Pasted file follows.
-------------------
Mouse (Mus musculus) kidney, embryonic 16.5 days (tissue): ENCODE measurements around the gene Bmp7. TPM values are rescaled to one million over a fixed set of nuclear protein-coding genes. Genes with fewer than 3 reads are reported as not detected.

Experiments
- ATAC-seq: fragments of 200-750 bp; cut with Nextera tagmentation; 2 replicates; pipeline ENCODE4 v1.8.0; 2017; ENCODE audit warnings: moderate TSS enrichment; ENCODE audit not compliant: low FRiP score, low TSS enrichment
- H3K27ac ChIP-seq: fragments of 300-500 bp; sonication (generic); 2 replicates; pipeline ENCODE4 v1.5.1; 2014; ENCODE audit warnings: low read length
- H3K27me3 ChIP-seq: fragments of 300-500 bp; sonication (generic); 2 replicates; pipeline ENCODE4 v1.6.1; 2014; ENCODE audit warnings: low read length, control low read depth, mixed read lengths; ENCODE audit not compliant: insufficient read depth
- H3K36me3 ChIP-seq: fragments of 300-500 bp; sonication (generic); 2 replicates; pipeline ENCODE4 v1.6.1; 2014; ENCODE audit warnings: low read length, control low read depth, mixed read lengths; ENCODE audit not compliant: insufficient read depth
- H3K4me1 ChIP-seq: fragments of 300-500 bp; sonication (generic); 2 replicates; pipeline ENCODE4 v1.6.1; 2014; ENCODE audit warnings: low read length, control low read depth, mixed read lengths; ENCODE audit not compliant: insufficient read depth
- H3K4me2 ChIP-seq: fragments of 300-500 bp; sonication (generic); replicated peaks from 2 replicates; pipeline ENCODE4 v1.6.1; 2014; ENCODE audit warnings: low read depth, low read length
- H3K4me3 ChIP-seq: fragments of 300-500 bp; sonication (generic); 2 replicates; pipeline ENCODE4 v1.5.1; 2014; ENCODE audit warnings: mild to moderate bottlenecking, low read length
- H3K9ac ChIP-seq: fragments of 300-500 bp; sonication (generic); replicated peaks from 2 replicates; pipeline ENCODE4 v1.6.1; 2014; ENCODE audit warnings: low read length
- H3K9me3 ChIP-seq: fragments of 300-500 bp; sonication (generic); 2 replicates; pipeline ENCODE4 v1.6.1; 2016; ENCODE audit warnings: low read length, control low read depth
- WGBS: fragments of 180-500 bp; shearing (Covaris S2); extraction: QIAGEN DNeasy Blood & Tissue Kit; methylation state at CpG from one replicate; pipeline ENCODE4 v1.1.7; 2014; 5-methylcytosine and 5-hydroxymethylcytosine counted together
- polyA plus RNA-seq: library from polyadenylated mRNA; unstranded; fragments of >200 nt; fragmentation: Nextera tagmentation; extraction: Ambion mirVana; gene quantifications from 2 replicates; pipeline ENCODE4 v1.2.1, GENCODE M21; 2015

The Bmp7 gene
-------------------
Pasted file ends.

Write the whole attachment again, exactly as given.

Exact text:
Mouse (Mus musculus) kidney, embryonic 16.5 days (tissue): ENCODE measurements around the gene Bmp7. TPM values are rescaled to one million over a fixed set of nuclear protein-coding genes. Genes with fewer than 3 reads are reported as not detected.

Experiments
- ATAC-seq: fragments of 200-750 bp; cut with Nextera tagmentation; 2 replicates; pipeline ENCODE4 v1.8.0; 2017; ENCODE audit warnings: moderate TSS enrichment; ENCODE audit not compliant: low FRiP score, low TSS enrichment
- H3K27ac ChIP-seq: fragments of 300-500 bp; sonication (generic); 2 replicates; pipeline ENCODE4 v1.5.1; 2014; ENCODE audit warnings: low read length
- H3K27me3 ChIP-seq: fragments of 300-500 bp; sonication (generic); 2 replicates; pipeline ENCODE4 v1.6.1; 2014; ENCODE audit warnings: low read length, control low read depth, mixed read lengths; ENCODE audit not compliant: insufficient read depth
- H3K36me3 ChIP-seq: fragments of 300-500 bp; sonication (generic); 2 replicates; pipeline ENCODE4 v1.6.1; 2014; ENCODE audit warnings: low read length, control low read depth, mixed read lengths; ENCODE audit not compliant: insufficient read depth
- H3K4me1 ChIP-seq: fragments of 300-500 bp; sonication (generic); 2 replicates; pipeline ENCODE4 v1.6.1; 2014; ENCODE audit warnings: low read length, control low read depth, mixed read lengths; ENCODE audit not compliant: insufficient read depth
- H3K4me2 ChIP-seq: fragments of 300-500 bp; sonication (generic); replicated peaks from 2 replicates; pipeline ENCODE4 v1.6.1; 2014; ENCODE audit warnings: low read depth, low read length
- H3K4me3 ChIP-seq: fragments of 300-500 bp; sonication (generic); 2 replicates; pipeline ENCODE4 v1.5.1; 2014; ENCODE audit warnings: mild to moderate bottlenecking, low read length
- H3K9ac ChIP-seq: fragments of 300-500 bp; sonication (generic); replicated peaks from 2 replicates; pipeline ENCODE4 v1.6.1; 2014; ENCODE audit warnings: low read length
- H3K9me3 ChIP-seq: fragments of 300-500 bp; sonication (generic); 2 replicates; pipeline ENCODE4 v1.6.1; 2016; ENCODE audit warnings: low read length, control low read depth
- WGBS: fragments of 180-500 bp; shearing (Covaris S2); extraction: QIAGEN DNeasy Blood & Tissue Kit; methylation state at CpG from one replicate; pipeline ENCODE4 v1.1.7; 2014; 5-methylcytosine and 5-hydroxymethylcytosine counted together
- polyA plus RNA-seq: library from polyadenylated mRNA; unstranded; fragments of >200 nt; fragmentation: Nextera tagmentation; extraction: Ambion mirVana; gene quantifications from 2 replicates; pipeline ENCODE4 v1.2.1, GENCODE M21; 2015

The Bmp7 gene